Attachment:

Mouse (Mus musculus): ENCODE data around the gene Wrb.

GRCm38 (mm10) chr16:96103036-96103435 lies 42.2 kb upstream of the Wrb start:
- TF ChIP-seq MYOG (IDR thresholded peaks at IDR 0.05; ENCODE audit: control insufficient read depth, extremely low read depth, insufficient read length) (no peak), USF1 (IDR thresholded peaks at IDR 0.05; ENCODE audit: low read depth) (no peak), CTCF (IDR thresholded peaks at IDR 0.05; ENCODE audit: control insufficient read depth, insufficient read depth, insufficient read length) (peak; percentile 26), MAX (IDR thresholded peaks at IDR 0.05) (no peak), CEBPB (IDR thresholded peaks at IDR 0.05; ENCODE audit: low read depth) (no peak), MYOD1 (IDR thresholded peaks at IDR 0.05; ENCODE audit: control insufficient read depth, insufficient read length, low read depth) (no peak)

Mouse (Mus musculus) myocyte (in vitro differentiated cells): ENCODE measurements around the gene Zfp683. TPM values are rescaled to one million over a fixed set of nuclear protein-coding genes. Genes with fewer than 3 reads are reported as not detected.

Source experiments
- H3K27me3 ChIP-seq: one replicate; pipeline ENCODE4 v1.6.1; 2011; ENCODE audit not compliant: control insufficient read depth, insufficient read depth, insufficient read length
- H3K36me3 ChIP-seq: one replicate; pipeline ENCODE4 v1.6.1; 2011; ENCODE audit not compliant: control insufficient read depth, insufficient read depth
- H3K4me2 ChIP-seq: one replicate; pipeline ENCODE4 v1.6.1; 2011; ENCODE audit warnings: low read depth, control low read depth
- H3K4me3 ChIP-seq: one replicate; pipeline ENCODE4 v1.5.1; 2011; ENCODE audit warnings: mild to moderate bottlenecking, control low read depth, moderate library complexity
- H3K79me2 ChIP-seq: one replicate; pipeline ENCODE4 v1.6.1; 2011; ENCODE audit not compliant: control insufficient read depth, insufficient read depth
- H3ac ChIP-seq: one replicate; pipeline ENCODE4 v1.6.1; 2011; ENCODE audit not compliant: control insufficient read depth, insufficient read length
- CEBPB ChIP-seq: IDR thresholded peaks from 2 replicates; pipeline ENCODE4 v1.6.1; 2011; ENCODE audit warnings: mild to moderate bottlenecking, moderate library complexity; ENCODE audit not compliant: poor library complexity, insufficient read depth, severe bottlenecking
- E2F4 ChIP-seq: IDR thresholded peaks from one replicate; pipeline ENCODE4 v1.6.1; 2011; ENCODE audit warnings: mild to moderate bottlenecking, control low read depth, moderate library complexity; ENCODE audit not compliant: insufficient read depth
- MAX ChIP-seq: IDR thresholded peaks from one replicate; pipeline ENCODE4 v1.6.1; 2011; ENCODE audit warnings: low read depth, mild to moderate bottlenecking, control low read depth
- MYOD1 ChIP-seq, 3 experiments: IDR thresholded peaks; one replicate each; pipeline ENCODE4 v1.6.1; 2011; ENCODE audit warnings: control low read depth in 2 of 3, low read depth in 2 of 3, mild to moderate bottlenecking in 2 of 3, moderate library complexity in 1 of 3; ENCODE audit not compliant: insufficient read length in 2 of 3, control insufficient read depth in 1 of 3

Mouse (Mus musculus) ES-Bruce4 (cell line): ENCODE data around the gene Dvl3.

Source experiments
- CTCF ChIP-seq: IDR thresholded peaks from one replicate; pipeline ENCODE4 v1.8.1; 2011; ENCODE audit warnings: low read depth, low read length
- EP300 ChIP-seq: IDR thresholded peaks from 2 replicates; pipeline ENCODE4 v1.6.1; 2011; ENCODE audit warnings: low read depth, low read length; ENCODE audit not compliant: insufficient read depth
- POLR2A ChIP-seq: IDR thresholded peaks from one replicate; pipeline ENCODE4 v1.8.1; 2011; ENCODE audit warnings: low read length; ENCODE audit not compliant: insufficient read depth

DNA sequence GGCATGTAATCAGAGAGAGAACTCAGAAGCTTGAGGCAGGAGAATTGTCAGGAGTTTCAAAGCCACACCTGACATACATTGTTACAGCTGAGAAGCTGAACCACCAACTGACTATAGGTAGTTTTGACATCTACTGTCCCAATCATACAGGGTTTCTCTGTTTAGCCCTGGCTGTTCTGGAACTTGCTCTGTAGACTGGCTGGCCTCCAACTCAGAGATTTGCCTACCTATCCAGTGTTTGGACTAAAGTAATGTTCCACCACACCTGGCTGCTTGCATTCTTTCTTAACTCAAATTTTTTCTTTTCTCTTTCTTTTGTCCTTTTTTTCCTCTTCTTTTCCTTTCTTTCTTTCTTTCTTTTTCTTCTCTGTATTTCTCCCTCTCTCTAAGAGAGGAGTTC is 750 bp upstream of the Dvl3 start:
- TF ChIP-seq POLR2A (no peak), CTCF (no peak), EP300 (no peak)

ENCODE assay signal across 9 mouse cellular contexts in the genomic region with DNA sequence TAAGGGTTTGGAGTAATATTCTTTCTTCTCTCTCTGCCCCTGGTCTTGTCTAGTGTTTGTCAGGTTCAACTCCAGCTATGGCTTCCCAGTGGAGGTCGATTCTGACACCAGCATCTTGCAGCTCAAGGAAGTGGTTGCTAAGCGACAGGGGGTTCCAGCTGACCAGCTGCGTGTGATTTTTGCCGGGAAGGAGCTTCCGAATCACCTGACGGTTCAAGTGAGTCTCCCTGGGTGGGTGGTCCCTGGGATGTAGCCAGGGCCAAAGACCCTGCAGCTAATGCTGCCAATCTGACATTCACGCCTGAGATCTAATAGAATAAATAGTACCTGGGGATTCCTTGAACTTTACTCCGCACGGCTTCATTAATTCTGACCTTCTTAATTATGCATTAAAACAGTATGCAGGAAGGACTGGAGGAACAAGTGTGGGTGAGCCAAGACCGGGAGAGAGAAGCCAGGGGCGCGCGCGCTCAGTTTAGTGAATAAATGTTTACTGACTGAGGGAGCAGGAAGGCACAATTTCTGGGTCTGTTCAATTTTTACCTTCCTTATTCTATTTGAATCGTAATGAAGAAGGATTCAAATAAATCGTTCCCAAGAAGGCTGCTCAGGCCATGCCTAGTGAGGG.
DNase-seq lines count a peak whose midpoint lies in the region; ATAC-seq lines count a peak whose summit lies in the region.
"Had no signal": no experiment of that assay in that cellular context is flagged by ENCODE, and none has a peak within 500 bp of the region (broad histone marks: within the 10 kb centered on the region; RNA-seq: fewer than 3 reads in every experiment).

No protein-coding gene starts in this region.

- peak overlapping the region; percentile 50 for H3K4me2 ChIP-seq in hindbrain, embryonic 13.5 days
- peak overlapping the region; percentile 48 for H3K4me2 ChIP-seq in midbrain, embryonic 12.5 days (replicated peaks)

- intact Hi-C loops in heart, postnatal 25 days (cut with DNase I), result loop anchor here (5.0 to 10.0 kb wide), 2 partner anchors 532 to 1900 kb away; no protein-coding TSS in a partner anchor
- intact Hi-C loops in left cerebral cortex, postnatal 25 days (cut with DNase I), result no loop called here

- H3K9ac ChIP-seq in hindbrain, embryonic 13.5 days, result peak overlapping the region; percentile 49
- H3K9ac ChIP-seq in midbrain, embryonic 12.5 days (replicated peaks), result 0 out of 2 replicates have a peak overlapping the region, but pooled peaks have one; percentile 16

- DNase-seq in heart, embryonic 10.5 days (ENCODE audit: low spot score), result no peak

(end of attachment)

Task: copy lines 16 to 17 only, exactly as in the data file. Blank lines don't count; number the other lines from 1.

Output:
Mouse (Mus musculus) ES-Bruce4 (cell line): ENCODE data around the gene Dvl3.

Source experiments